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In street-driven applications, the connecting rods inside the Cummins (even the fractured-cap versions that made the cut beginning in ‘03) have long proven capable of handling 800 to 900-rwhp (and double that in torque). The I-beam forged-steel rods found in ’89-’02 5.9L’s are said to be good for as much as 1,500 hp in competition applications, after being treated to shot-peening, micro-polishing, and stronger 7/16-inch rod bolts. The small end of each rod accommodates a sizeable, 1.57-inch diameter floating wrist pin.

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One of the Cummins’ biggest strengths has always been its use of six head bolts per cylinder. On 5.9L mills especially, where a fixed geometry turbo is employed and less torque is typically produced than what the 6.7L does, a blown head gasket is an extremely rare occurrence at mild to moderate power levels. From ’89 to ’18, all 5.9L and 6.7L Cummins engines were fitted with 12mm diameter head fasteners, but the debut of the 1,000 lb-ft 6.7L in ’19 brought with it larger, 14mm diameter head bolts.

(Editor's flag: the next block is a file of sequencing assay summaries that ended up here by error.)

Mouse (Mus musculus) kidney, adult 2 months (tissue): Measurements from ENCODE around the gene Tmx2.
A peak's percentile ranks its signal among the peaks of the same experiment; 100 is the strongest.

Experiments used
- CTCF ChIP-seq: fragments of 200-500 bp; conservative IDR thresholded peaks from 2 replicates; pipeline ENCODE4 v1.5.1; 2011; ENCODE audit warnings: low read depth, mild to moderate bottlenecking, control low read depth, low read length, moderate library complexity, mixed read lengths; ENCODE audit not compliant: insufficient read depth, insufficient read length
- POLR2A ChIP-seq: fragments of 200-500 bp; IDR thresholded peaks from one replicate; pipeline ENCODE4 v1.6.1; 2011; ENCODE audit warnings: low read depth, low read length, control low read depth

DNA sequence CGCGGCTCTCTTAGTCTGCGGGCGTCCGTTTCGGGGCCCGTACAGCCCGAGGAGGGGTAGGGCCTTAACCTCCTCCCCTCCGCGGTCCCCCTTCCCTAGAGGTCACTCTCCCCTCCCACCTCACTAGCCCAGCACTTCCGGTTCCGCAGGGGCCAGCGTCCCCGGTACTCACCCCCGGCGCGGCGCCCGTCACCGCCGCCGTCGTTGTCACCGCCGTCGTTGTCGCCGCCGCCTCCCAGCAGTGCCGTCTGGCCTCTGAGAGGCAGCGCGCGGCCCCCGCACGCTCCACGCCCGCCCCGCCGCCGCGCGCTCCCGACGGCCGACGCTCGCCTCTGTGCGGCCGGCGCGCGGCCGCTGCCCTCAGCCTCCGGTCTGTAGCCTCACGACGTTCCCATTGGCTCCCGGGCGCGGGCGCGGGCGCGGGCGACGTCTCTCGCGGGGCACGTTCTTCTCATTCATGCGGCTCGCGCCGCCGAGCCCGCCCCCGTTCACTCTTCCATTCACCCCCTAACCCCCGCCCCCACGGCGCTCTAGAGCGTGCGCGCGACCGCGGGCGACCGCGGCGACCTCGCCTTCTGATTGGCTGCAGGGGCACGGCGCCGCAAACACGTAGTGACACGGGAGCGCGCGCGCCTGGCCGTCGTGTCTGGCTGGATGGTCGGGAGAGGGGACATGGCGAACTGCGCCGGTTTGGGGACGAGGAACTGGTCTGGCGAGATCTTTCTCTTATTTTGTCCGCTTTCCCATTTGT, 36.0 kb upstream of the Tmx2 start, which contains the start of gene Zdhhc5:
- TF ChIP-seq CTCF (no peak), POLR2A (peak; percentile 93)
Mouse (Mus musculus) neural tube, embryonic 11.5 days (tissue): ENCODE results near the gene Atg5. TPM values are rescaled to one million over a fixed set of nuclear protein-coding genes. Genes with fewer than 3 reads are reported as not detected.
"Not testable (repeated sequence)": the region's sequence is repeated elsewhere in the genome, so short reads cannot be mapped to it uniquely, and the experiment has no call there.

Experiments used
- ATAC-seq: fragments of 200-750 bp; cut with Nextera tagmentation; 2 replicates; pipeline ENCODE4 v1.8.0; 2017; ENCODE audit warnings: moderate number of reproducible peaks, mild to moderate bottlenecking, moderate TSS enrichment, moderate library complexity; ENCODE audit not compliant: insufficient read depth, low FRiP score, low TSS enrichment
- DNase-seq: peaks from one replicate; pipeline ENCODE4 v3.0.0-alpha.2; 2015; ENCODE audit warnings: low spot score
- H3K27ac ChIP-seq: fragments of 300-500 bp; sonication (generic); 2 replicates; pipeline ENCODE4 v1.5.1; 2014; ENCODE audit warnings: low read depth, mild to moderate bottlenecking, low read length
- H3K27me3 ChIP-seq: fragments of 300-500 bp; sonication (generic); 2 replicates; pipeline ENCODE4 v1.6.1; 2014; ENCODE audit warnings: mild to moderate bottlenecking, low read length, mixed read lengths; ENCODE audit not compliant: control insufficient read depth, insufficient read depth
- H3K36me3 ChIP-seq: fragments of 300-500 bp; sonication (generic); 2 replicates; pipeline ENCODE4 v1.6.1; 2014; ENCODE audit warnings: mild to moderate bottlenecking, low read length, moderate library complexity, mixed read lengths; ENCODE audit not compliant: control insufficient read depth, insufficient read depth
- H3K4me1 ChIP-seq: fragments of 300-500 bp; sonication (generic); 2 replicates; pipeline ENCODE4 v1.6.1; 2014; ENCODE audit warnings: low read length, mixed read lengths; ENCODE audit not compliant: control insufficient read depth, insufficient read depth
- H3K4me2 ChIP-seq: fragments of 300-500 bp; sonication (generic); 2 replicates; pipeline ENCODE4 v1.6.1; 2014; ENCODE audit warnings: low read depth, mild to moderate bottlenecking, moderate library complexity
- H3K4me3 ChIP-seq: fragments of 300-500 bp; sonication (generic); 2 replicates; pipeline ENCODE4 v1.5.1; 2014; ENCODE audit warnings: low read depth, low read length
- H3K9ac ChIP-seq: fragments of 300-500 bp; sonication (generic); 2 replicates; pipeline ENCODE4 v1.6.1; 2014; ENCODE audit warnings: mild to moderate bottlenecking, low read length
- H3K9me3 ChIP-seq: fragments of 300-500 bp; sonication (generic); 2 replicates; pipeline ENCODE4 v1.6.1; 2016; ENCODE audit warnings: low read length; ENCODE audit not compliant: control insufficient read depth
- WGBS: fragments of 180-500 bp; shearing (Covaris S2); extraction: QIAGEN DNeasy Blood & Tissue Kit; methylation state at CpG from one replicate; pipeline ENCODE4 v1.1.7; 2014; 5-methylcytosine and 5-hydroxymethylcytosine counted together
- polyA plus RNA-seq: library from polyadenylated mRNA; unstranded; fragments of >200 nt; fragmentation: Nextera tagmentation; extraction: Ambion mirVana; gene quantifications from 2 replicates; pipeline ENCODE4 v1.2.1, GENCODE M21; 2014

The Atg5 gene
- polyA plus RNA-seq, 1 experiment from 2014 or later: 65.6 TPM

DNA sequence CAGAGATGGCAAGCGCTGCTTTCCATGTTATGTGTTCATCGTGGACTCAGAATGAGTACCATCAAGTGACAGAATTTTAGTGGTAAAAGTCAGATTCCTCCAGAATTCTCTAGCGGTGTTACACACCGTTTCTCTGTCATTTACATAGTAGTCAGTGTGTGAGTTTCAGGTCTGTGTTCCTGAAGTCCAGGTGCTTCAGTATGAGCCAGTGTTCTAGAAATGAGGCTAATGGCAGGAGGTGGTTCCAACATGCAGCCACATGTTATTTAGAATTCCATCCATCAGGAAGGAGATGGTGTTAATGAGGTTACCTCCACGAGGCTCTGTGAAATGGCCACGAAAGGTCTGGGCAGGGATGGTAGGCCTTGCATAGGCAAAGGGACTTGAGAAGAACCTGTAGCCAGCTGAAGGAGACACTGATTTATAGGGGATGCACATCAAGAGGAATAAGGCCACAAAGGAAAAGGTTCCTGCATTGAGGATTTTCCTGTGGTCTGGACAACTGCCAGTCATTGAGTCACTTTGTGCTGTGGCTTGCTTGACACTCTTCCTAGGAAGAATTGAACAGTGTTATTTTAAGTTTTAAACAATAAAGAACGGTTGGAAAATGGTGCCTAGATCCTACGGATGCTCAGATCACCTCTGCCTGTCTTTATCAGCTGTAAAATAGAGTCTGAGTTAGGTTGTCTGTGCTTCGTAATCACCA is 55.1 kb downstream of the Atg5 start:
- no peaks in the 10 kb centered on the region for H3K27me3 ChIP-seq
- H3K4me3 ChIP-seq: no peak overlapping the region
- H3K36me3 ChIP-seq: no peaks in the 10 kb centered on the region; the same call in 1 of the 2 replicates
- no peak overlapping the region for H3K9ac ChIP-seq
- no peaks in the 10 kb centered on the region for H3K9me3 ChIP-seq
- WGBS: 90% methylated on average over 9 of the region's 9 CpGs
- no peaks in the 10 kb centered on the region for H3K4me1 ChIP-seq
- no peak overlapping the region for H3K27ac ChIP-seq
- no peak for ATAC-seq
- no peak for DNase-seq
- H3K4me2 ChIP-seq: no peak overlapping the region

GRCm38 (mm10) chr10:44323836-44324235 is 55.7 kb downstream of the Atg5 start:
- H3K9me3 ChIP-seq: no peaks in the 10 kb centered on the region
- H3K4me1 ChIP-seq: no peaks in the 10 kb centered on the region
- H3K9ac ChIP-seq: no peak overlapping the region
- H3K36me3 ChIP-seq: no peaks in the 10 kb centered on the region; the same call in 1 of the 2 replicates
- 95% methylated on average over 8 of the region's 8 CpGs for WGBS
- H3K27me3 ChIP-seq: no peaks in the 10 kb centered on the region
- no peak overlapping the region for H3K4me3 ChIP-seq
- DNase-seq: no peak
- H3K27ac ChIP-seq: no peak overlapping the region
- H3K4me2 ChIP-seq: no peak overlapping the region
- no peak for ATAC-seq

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Along with bringing turbocharging and direct injection to the pickup segment, Cummins was also the first to offer an intercooled diesel. As part of meeting the lower NOx standards that took affect on January 1, 1991, an air-to-air charge air cooler debuted aboard ’91.5 model engines, along with a larger 21cm2 exhaust housing on the H1C turbocharger (vs. 18cm2 on ’89-’91 engines).